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7 J. Bus. & Tech. L. Proxy 1 (2012)

handle is hein.journals/jbtprxy7 and id is 1 raw text is: MARCIE BRECHER*

Matrixx Initiatives, Inc. v. Siracusan. Nasal Spray
Decision Throws Corporations Off the Scent of
Materiality Definition
COURT considered whether a plaintiff bringing a securities fraud claim under the
Securities Exchange Act Section 10(b)' and Securities Exchange Commission
(SEC) Rule 10b-5' must allege that a pharmaceutical company's undisclosed
adverse event reports are statistically significant. Citing Basic Inc. v. Levinson,5 the
Court held that materiality turns on whether a reasonable investor would consider
the undisclosed information to have significantly altered the 'total mix' of available
information, stating that, while statistical significance is not required, something
more than allegations of adverse events alone is necessary.6 The Court's
something more standard makes it difficult for business entities to ascertain
materiality, and consequently, to know when a duty to disclose is triggered and for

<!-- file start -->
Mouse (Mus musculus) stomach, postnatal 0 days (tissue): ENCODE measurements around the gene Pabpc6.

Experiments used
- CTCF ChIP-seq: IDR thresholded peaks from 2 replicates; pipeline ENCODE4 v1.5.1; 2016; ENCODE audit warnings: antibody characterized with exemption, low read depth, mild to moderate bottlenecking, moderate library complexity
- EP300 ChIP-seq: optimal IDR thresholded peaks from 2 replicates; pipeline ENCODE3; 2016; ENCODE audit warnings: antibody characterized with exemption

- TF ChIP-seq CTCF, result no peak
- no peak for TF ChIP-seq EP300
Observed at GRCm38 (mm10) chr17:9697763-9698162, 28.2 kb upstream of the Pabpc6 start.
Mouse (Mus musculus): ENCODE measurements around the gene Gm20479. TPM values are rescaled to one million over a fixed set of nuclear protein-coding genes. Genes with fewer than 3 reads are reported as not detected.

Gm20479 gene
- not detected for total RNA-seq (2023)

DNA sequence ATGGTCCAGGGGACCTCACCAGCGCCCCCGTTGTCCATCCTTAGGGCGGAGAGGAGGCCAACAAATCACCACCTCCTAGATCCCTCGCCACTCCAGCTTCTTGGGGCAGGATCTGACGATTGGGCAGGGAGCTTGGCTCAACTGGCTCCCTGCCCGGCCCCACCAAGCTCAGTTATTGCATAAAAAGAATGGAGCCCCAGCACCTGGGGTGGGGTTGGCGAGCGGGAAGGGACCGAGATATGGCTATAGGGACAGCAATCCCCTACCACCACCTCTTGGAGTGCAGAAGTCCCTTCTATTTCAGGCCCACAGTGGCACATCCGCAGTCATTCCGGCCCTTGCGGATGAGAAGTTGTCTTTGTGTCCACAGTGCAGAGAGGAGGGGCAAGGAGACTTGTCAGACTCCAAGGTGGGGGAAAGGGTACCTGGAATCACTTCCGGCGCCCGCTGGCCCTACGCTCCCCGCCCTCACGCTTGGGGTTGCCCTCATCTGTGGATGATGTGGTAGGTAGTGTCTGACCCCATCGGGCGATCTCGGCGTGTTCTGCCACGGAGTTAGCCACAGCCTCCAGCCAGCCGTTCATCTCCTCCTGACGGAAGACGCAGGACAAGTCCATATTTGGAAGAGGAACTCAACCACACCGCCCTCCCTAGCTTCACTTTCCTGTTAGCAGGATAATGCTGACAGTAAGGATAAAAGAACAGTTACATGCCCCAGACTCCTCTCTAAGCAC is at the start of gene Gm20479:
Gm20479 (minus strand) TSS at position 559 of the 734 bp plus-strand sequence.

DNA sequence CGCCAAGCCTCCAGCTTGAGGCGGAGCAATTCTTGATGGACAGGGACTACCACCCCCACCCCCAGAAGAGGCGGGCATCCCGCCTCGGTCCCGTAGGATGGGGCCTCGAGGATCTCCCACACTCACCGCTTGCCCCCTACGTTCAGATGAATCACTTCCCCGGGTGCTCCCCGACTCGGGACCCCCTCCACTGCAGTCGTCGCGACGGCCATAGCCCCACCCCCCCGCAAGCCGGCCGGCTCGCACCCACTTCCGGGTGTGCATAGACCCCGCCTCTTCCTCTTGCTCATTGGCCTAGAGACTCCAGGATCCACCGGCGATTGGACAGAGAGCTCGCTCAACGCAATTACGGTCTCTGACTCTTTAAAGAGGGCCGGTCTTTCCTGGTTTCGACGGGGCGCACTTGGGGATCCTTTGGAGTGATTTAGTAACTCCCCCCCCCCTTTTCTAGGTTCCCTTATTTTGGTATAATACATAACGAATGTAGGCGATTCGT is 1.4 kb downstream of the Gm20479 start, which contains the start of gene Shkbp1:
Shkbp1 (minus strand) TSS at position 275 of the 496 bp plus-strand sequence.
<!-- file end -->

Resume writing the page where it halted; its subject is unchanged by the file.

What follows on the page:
courts to treat similarly situated defendants comparably. The Court's silence on
how to apply the standard across industries may initiate unnecessary disclosures of
non-material information, hindering an investor's informed decision-making.8
© 2012 Marcie Brecher
' J.D. Candidate 2012, University of Maryland Francis King Carey School of Law. I would like to thank
my parents for their unwavering support and my journal colleagues for their invaluable comments and
1. 131 S. Ct. 1309 (2011).
2. 15 U.S.C. § 78j (2006).
3. 17 C.F.R. § 240.10b-5 (2010).
4. 131 S. Ct. 1309, 1313 (2011). An adverse event is defined by the Food and Drug Administration as
[a]ny adverse event associated with the use of a drug in humans, whether or not considered drug related...
21 C.F.R. § 314.80 (a) (2010). Statistical significance is generally stated as a five-percent standard deviation
from the norm, but the percentage may differ by specific circumstances. David H. Kaye, Trapped in the Matrixx:
The U.S. Supreme Court and the Need for Statistical Significance, 11 Expert Evidence Rep. (BNA) No. 494, at 2
(Oct. 24, 2011) (noting that a p-value of 0.05 ensures that inferring that something other than randomness is
at work when, in fact, randomness is all there is to it occurs no more often than 1 time in 20 (in the long run)).
5. 485 U.S. 224 (1988).
6. Matrixx, 131 S. Ct. at 1318-23. See also infra Part III.
7. See infra Part IV.
8. See infra Part IV.


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